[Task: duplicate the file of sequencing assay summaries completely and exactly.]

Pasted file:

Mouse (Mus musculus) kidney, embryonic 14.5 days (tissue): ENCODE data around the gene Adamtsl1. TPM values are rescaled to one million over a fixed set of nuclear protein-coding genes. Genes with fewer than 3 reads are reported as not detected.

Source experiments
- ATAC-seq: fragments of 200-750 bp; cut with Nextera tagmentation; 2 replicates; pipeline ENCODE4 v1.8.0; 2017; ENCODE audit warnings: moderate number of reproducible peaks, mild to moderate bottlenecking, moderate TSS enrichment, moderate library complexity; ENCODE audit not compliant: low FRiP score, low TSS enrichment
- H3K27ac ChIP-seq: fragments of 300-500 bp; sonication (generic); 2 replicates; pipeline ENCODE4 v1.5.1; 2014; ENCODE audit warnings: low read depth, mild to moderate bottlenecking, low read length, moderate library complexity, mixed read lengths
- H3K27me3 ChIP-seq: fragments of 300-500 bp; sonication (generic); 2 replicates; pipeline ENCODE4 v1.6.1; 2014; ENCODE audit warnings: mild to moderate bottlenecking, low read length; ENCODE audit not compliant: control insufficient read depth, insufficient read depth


Mouse (Mus musculus) kidney, embryonic 14.5 days (tissue): ENCODE data around the gene Adamtsl1. TPM values are rescaled to one million over a fixed set of nuclear protein-coding genes. Genes with fewer than 3 reads are reported as not detected.

Source experiments
- ATAC-seq: fragments of 200-750 bp; cut with Nextera tagmentation; 2 replicates; pipeline ENCODE4 v1.8.0; 2017; ENCODE audit warnings: moderate number of reproducible peaks, mild to moderate bottlenecking, moderate TSS enrichment, moderate library complexity; ENCODE audit not compliant: low FRiP score, low TSS enrichment
- H3K27ac ChIP-seq: fragments of 300-500 bp; sonication (generic); 2 replicates; pipeline ENCODE4 v1.5.1; 2014; ENCODE audit warnings: low read depth, mild to moderate bottlenecking, low read length, moderate library complexity, mixed read lengths
- H3K27me3 ChIP-seq: fragments of 300-500 bp; sonication (generic); 2 replicates; pipeline ENCODE4 v1.6.1; 2014; ENCODE audit warnings: mild to moderate bottlenecking, low read length; ENCODE audit not compliant: control insufficient read depth, insufficient read depth